I met my husband when I went to audition for Ballet De San Juan. I sort of stuck out. I was the only American in the entire ballet company and I had mosquito bites all over my legs because I was new to the tropical climate. He was shocked by my legs with all those big red bites. It was love at first sight.
Q. What keeps you dancing?
I keep dancing because I need to in order to feel complete. I don’t feel like my day has been fulfilled unless I have danced. Dancing makes me see everything clearer and it is a challenge that you make with yourself to keep improving every day. In ballet you are never good enough, you are constantly trying to be better, I love that!
Q. How do you bring movement to life?
I try to really feel my connection with everything within my body. Ballet is very lifted and weightless but for the quality of movement to be at my best I try to think more grounded because the up is easier for me than the down and there is a big necessity for opposition in the dance.
Q. How do you show your individuality as a dancer?
That is something you can’t teach or show, you either have it or you don’t. It can’t be forced or prepared it is just there like a birth mark.
Q. How important is technique in achieving artistry?
Technique is like your spinal column, it holds you up and supports you so that you can be free and let the movement flow through you without struggles.
Q. What is your favorite piece to dance?
Whatever piece I’m performing in that moment is my favorite piece.
Q. Do you prefer classical or more modern ballet?
I feel comfortable with classical and more free with modern but I love and need them both in order to excel.
Q. Do you have a few favorite choreographers?
I have choreographers that I have looked up to but no favorites.
Q. What’s your most memorable dance performance?
When I performed Beauty and the Beast with my husband Juve.
Q. Now, you do a lot of teaching. What do you look for in students?
I look for focus, eagerness to try new things, awareness, coordination, rhythm, of course, facility but that isn’t the most important for me in the beginning.
Q. What advice do you give students when they’re getting their first pointe shoes?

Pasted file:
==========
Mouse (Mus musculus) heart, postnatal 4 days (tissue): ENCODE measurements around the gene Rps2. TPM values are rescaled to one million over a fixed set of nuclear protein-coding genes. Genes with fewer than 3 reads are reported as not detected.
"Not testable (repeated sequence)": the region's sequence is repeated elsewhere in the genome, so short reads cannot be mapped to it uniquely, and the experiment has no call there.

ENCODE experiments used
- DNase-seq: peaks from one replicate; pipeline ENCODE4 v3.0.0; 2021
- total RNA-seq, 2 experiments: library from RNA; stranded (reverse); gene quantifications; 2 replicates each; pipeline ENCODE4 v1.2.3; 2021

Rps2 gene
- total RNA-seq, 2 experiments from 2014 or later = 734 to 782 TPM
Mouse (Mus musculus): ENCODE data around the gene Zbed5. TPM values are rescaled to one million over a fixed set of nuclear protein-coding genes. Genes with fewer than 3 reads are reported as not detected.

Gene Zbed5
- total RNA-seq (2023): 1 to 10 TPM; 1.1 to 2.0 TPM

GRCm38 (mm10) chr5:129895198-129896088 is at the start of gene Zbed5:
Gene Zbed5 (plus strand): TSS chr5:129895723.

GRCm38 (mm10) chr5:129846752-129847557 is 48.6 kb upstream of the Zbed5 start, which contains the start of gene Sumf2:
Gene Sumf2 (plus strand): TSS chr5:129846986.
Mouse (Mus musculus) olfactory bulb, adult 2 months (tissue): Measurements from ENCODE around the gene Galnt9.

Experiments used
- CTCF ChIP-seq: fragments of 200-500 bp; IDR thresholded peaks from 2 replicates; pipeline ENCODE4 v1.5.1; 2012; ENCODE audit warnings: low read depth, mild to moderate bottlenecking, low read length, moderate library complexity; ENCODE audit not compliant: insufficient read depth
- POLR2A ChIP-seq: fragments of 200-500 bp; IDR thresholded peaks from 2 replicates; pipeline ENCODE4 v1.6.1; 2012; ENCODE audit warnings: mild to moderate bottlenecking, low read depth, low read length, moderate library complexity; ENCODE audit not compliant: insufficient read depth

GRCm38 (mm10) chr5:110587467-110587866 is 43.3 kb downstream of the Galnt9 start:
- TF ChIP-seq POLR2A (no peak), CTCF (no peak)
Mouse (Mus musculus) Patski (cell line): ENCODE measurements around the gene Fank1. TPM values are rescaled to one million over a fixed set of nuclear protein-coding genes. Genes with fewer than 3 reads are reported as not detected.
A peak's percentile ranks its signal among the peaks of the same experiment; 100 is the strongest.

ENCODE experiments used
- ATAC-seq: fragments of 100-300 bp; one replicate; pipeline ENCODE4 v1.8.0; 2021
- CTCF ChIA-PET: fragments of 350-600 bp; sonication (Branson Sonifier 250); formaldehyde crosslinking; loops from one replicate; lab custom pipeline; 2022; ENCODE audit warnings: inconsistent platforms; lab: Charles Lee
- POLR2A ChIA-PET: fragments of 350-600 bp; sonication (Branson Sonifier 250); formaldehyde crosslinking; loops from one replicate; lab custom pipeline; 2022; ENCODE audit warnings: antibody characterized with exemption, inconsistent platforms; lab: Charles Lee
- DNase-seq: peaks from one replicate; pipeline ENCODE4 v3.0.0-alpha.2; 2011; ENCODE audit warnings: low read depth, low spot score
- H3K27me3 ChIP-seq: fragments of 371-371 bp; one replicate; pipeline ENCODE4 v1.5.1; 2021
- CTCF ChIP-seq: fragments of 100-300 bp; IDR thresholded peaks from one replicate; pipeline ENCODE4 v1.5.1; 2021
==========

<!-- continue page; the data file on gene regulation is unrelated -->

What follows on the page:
My advice for first time pointe shoe owners is to make sure the person fitting you is a dancer, so you get the right fit and wear your pointe shoes around your house just to get used to the feel of them.
Q. What are some of the most common mistakes that students make?
Improper Alignment. Performing steps that are too advanced to soon.
Q. How does a student gain the attention of a teacher?
Listening, and doing exactly what the teacher asks the first time. Having a cheerful spirit, and looking like you are enjoying what you are doing.
Q. What advice do you have for ballet students?
Don’t take corrections too personal. Always have a positive attitude. Don’t look at yourself in the mirror, feel your body.
Q. You are also still dancing. What are you dancing and where? New Projects?
I’m dancing for a new ballet company in Miami, Ballet Etoile, and a modern company, Momentum, as well as guesting for Cuban Classical Ballet whenever they have performances. I’m busy with my International Educational Project- Romance Project–with music and dance for the schools and other institutions which will be performing February 17th for The Vanguard Boarding School in Lake Wales, as well as teaching ballet at Sobe Pilates.
Q. Any advice on staying healthy and having a long dance career?
It is very simple. Listen to your body. Rest when you are tired. Eat well. Sleep well, and stop when something does not feel right or hurts.
Q. Any favorite ballet movies?
Not that I have seen recently, I do like White Nights with Mikhail Barishnikov and The Turning Point.
Q. Favorite ballet books?”
101 Stories of the Great Ballets by George Balanchine and Francis Mason, Dancing on Air by Suzanne Farrell, A Dance Autobiography by Natalia Makarova
Q. Any favorite ballet quotes?
“I didn’t choose ballet, ballet chose me.”
To check out Emily Ricca’s Romance Project website, click here: http://www.romanceproject.org/. To return to Ballet Connections, click on the Back Arrow in the upper left hand corner of your browser.